The fair trade generation

Positive News

Young Britons who have grown up in the era of a flourishing fair trade market are highly sensitive to global issues and want to see businesses acting to end inequality and climate change – according to a new analysis from the Fairtrade Foundation

The survey found that 82% of UK teenagers think companies need to act more responsibly, while just 45% say they trust businesses to do so. Almost all those surveyed (97%) said they are familiar with the Fairtrade mark and system.

Michael Gidney, chief executive of the Fairtrade Foundation, said, “From fast fashion to constant upgrades to their smartphones, you might be forgiven for thinking that today’s teens only care about a product’s price tag and whether it looks cool enough to be Instagrammed.

“But ‘generation fair trade’ also care deeply about some of the biggest global issues that we face. They have grown up with fair trade products at home, and may even have attended one of the UK’s 1,000 Fairtrade schools – so they are aware that by taking a simple action such as buying fair trade or signing an online petition, they can persuade businesses and governments to act more ethically – and the good news for all of us is that they want to use their power to change the world for the better.”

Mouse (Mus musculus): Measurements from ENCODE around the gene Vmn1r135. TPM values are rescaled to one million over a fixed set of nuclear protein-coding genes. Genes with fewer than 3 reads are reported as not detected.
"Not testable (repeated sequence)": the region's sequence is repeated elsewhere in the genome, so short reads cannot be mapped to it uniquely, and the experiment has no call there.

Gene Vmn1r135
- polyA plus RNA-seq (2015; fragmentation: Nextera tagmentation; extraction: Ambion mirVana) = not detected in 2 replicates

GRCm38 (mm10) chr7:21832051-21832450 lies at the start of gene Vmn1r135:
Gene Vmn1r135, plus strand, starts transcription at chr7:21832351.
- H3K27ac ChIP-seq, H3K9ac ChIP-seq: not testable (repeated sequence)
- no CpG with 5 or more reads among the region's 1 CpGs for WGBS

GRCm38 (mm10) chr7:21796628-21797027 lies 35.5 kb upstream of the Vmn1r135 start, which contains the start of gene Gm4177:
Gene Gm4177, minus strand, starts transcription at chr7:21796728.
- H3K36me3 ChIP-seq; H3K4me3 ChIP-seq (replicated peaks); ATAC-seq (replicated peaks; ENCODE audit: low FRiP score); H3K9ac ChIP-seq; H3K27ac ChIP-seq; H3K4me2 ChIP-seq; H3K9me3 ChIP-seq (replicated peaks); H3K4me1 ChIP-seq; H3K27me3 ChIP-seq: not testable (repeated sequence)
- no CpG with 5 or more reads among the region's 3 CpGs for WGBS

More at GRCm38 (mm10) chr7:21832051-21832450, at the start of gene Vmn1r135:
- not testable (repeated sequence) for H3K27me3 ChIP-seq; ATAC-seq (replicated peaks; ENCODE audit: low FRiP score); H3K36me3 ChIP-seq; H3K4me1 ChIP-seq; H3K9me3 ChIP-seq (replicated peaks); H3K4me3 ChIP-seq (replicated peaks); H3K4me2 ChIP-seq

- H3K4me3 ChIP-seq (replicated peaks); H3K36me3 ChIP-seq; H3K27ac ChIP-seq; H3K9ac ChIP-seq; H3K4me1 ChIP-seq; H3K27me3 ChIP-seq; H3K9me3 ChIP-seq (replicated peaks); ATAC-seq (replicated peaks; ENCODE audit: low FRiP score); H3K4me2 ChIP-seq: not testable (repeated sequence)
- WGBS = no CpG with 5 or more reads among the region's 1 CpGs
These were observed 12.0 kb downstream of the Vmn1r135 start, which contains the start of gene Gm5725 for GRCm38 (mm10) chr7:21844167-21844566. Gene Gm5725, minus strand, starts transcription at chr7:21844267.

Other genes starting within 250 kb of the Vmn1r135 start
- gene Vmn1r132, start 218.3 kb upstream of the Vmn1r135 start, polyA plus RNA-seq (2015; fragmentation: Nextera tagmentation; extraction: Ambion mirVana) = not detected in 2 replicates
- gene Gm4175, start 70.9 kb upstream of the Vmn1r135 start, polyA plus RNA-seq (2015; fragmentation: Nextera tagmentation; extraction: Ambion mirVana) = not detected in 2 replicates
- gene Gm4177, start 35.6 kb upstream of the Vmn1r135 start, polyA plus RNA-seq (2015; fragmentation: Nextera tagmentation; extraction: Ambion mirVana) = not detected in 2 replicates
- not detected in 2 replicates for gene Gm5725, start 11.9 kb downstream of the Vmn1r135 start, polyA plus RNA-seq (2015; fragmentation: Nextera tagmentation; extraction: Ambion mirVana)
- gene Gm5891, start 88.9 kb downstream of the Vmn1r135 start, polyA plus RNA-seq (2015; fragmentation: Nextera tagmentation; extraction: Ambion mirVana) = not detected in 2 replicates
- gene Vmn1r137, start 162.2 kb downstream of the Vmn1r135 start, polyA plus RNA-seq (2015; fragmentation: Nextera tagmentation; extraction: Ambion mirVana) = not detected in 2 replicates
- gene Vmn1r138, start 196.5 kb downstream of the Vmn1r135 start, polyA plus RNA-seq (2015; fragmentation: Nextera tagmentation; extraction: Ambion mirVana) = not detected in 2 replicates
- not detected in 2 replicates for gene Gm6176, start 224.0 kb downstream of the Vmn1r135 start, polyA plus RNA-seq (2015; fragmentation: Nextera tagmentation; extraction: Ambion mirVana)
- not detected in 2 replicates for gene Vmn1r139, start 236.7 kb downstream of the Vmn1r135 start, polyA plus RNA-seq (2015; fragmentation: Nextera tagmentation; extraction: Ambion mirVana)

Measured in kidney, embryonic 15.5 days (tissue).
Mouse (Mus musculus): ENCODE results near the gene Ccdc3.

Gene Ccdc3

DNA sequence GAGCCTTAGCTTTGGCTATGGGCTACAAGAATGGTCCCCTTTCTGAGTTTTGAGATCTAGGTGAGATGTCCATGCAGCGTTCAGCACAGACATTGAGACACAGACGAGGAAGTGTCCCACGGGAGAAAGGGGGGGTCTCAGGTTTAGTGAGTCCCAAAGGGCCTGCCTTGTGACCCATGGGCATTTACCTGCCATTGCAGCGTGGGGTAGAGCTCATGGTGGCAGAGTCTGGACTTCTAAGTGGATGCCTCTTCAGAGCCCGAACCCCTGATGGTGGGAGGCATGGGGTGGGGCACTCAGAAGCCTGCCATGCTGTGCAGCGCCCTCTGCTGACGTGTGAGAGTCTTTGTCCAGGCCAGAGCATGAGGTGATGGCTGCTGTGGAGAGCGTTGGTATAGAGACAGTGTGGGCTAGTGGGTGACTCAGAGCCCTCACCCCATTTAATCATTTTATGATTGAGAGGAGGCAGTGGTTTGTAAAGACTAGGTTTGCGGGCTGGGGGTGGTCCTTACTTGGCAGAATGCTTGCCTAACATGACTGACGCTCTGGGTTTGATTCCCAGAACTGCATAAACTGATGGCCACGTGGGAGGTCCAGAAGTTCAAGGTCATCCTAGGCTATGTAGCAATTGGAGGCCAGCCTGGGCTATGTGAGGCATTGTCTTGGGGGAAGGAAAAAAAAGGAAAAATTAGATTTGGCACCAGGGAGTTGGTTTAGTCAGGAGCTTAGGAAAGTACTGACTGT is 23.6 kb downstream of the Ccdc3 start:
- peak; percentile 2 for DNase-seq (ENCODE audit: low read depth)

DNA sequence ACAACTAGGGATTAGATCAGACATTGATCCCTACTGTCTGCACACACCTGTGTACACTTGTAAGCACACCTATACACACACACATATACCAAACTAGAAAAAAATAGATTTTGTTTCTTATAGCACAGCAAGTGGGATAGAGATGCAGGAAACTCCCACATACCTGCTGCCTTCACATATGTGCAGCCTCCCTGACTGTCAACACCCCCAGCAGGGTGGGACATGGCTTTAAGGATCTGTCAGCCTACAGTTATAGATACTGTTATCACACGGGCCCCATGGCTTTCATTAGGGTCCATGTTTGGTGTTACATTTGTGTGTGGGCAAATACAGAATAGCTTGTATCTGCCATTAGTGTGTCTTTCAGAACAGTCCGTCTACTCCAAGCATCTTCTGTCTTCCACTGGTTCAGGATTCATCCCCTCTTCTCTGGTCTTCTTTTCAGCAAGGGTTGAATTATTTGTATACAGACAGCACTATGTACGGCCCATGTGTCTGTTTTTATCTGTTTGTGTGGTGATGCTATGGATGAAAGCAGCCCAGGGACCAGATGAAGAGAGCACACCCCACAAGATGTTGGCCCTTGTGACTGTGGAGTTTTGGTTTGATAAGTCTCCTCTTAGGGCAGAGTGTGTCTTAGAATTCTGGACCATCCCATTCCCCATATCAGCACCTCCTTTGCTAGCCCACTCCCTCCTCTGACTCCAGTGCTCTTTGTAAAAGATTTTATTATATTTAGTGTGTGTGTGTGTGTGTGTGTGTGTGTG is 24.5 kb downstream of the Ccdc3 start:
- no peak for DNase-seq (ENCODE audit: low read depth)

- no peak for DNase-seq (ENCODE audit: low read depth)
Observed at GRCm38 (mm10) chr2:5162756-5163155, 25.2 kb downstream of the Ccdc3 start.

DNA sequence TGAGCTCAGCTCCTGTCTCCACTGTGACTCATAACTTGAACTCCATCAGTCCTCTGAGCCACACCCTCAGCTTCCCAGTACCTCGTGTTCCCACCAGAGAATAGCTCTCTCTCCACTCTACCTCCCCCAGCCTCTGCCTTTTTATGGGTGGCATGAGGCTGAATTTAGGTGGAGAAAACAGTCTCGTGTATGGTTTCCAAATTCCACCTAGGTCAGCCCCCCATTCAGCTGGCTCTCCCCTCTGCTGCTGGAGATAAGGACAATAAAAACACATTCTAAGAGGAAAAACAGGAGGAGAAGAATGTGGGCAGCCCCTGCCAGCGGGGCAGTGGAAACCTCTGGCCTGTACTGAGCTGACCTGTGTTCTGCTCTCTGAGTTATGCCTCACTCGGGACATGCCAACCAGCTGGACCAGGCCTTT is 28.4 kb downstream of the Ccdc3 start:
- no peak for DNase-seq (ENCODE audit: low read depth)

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The research found that more than half of teenagers surveyed are deeply worried about global issues, such as human rights, poverty and climate change, and are willing to take action, by participating in events and signing petitions for good causes. Most of them also want to see more fair trade products at home.

Caroline Holme, director at GlobeScan, who carried out the survey, added, “Young people are just as switched onto global issues as older generations and we see a similar gap in perceptions between trust and expectations of companies. The number of thoughtful answers to unprompted questions far exceeded what we typically see in online surveys.”

First published by Blue&Green Tomorrow

Photo title: Campaigners celebration Fairtrade Fortnight in Bideford

Photo credit: © The Co-operative

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